Originally published July 11 2014
Natural childbirth is key to beginning life with a strong immune system
by David Gutierrez, staff writer
(NaturalNews) Children delivered by cesarean section (C-section) may end up with hampered immune systems, according to a study conducted by researchers from the University of Copenhagen and published in the Journal of Immunology on July 10.
"The study shows that [mice] delivered by Caesarean section had developed a lower number of cells that strengthen the immune system," researcher Camilla Hartmann Friis Hansen said.
C-sections linked to hampered immune functionA C-section consists of surgically removing a child from a mother's abdomen, rather than allowing the child to emerge naturally through the birth canal. Although C-sections are medically recommended only in cases where a vaginal delivery would threaten the mother or child's life, U.S. C-section rates have now reached record highs.
This trend has been widely attributed to the fact that C-sections offer increased profit and convenience for doctors. But studies have shown that C-section deliveries carry health costs.
"Babies born via C-sections have an increased chance of having to be administered into the NICU [neonatal intensive care unit] and suffer from breathing problems," said Maureen Corry, Executive Director of Childbirth Connection. "Mothers are more likely to have a major infection, they are at higher risk for embolisms, for bleeding, and for long term consequences... some of which can be life threatening."
Studies have also shown that children delivered by C-section have a different composition of microorganisms (flora) in their guts from children delivered vaginally. Given the role that intestinal flora play in regulating many of the body's systems, this difference may account for some of the long-term health effects observed in C-section children, including higher rates of allergies and asthma and a 20 percent higher risk of diabetes.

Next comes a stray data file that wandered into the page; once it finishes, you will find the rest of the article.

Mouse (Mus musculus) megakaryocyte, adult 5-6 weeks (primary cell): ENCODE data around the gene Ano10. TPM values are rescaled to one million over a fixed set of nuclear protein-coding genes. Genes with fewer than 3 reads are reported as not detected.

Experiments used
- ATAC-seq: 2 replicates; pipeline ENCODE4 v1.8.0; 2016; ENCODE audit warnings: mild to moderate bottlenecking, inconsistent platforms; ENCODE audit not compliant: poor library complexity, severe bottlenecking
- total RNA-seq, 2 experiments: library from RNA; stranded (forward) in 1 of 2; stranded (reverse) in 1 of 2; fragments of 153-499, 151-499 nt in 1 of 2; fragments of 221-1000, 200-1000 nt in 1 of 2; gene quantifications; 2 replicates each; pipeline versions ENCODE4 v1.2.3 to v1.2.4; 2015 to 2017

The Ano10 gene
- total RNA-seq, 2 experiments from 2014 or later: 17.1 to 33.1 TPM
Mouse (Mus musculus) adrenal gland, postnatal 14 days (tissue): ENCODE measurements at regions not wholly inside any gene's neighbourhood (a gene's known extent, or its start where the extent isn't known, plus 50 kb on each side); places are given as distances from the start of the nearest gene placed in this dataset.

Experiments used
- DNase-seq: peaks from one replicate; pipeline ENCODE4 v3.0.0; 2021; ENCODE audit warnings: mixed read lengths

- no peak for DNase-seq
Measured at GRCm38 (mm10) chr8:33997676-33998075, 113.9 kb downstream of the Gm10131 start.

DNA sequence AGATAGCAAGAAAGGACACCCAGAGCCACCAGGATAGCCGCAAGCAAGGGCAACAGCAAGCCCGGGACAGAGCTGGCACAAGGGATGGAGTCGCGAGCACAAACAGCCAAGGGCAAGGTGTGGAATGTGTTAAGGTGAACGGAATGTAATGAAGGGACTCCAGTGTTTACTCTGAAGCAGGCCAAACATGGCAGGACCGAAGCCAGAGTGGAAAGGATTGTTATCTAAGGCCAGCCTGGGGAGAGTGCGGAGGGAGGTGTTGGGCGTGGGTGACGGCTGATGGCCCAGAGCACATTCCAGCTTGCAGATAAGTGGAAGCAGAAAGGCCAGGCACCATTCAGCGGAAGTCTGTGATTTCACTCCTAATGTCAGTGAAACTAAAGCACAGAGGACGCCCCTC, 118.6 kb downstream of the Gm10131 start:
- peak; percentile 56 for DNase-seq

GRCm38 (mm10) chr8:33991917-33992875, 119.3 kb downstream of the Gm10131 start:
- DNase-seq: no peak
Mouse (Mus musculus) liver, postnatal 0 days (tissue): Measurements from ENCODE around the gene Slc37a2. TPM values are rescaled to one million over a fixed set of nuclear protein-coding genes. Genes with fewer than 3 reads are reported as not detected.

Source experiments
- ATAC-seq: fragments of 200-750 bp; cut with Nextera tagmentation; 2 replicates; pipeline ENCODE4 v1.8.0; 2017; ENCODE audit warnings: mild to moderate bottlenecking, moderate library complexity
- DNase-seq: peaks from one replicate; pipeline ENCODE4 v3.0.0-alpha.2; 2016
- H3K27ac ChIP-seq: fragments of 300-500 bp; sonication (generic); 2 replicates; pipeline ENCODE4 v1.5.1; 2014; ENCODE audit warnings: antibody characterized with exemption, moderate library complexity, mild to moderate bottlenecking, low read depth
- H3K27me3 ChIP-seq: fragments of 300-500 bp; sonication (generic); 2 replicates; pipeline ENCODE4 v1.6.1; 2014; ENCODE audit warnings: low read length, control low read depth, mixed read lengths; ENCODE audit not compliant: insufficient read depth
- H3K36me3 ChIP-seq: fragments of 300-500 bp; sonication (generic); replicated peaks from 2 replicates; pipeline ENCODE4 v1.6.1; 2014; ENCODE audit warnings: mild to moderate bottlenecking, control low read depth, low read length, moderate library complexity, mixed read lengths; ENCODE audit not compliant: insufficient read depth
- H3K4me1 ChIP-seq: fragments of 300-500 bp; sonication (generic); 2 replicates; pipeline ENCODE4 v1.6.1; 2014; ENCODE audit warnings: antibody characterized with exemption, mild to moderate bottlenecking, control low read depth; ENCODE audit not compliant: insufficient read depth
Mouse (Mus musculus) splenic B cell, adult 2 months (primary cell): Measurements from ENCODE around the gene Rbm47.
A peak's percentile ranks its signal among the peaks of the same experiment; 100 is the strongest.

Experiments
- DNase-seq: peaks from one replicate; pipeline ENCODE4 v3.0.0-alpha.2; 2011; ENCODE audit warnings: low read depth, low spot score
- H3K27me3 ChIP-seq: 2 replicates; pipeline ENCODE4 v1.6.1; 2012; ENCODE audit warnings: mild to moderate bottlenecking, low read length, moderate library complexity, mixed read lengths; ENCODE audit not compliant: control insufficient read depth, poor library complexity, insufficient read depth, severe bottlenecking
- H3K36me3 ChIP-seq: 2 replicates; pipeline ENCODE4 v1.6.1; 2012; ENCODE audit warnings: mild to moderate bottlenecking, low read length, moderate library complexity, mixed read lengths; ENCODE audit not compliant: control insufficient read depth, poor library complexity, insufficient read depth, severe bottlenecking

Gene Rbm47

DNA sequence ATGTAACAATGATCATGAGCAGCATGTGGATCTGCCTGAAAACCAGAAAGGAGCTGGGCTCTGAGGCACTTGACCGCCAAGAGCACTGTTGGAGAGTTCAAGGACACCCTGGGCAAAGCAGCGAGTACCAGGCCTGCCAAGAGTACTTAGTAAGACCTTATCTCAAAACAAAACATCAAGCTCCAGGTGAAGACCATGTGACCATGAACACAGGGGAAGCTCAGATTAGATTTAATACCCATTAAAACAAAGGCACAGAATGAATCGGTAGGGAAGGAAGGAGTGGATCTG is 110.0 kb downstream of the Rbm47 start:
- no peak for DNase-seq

Body less able to recognize harmless bacteriaIn the new study, researchers compared the immune development of mouse pups delivered via C-section with pups delivered vaginally. They found that the C-section mice had significantly lower levels of a type of immune cell that plays a key role in preventing the immune system from attacking harmless bacteria or the body's own cells.
These findings are particularly important because autoimmune disorders such as allergies, type 1 diabetes and Crohn's disease are characterized by improper immune reactions that target harmless substances or the body's organs. The researchers now hope to study whether mice delivered via C-section are predisposed to autoimmune diseases.
"The experiments on mice may give us an idea of what would be interesting to study in more detail in clinical trials, so that in the long term, we may be able to develop methods for strengthening the immune system in newborns who are predisposed to autoimmune diseases," Professor Axel Kornerup Hansen said.
The study also appears to support the hygiene hypothesis, which posits that exposure to harmless substances and microorganisms from the environment (such as the natural flora of the mother's birth canal) plays a key role in developing the immune system of newborns and children. According to this hypothesis, an overly sterile environment can actually harm the immune system.
A study conducted by researchers at Henry Ford Hospital and presented at the annual meeting of the American Academy of Allergy, Asthma and Immunology in 2013 also suggests that C-sections may interfere with healthy immune development. In that study, researchers found that, by age two, children delivered via C-section were more likely to demonstrate an elevated immune response when exposed to common allergens. This "sensitization" is considered the first step in developing allergies.
"This further advances the hygiene hypothesis that early childhood exposure to microorganisms affects the immune system's development and onset of allergies," lead author Christine Cole Johnson said. "We believe a baby's exposure to bacteria in the birth canal is a major influencer on their immune system."
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